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Unformatted text preview: PHYS2020, Fall 2006 CAPA Set 5 1. [1pt] The two plates of a capacitor hold +2710 μC and 2710 μC of charge, respectively, when the potential difference is 500 V . What is the capacitance? Given the charge and voltage, the capacitance can be calculated from C = Q/V . For these numbers, C = 2 . 71 × 10 3 C/ 500 V = 5 . 42 × 10 6 F . 2. [1pt] If a capacitor has 3.14 μC of charge on it and an electric field of 1.96 kV/mm is desired if they are separated by 3.53 mm of air, what must each plate’s area be? A constant electric field E (given) across a distance of d (also given) translates into a potential difference of V = Ed . Since we are also given the charge on the capacitor Q , we can find the required capacitance C = Q/V = Q/ ( Ed ). The capacitance of a parallel plate capacitor is given by the geometry and filling material. For an air filled capacitor it is C = Aepsilon1 /d . Putting these two equations together we find Aepsilon1 /d = Q/ ( Ed ). Solving for A we get A = Q/ ( epsilon1 E ). Note that the distance between the plates, d cancels out. One could also derive this more directly by noting that for a single plate, E = 2 πkσ = σ/ (2 epsilon1 ) where σ = Q/A and the electric field is multiplied by 2 for two plates giving E = Q/ ( epsilon1 A ). For these numbers, the answer is A = 3 . 14 × 10 6 / (8 . 85 × 10 12 C 2 /Nm 2 · 1 . 96 × 10 6 V/m ) = 0 . 181 m 2 ....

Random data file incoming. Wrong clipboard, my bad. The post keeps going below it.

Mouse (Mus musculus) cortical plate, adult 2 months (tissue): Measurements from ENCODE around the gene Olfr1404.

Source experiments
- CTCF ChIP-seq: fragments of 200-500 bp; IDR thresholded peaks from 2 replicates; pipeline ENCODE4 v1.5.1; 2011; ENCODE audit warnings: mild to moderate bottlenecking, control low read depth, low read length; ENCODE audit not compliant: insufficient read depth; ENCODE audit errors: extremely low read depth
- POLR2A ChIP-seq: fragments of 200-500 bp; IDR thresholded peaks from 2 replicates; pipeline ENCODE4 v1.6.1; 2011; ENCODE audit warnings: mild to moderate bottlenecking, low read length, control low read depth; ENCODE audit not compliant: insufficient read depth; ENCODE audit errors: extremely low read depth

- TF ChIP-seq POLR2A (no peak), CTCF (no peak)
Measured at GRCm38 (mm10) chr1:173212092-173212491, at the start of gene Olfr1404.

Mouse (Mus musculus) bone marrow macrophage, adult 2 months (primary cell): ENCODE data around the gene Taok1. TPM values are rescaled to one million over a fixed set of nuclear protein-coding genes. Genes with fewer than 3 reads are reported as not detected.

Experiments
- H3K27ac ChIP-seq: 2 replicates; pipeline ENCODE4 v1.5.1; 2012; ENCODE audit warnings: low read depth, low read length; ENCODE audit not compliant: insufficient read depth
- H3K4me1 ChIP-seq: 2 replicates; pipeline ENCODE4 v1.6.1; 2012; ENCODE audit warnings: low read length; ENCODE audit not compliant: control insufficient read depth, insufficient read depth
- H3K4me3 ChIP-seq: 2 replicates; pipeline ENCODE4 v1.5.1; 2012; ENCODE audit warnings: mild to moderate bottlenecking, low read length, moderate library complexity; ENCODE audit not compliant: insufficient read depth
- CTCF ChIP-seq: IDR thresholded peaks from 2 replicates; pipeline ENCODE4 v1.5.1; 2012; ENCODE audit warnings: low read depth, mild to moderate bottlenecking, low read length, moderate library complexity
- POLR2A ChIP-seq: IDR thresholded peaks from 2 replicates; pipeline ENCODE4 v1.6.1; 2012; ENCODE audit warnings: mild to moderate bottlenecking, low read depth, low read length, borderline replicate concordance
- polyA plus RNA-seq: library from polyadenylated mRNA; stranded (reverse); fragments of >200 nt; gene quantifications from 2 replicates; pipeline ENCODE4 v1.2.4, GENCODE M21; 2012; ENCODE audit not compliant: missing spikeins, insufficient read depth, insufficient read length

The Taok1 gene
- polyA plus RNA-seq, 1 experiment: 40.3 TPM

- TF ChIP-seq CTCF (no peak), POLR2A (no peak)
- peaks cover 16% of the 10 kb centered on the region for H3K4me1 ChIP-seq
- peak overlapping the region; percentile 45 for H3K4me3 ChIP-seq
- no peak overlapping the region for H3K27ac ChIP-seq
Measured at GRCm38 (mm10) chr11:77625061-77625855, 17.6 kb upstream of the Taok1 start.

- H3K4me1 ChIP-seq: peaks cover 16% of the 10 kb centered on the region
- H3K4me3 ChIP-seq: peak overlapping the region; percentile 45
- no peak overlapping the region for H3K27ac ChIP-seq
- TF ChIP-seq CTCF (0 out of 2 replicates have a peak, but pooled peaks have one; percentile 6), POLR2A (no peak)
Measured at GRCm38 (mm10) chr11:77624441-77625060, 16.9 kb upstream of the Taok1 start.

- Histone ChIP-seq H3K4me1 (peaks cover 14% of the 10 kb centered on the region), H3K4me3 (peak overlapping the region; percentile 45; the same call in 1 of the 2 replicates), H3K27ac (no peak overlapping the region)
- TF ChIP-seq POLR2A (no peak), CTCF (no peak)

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This note was uploaded on 02/11/2008 for the course PHYS 2020 taught by Professor Dubson during the Spring '06 term at Colorado.
 Spring '06
 DUBSON
 Physics, Capacitance, Charge

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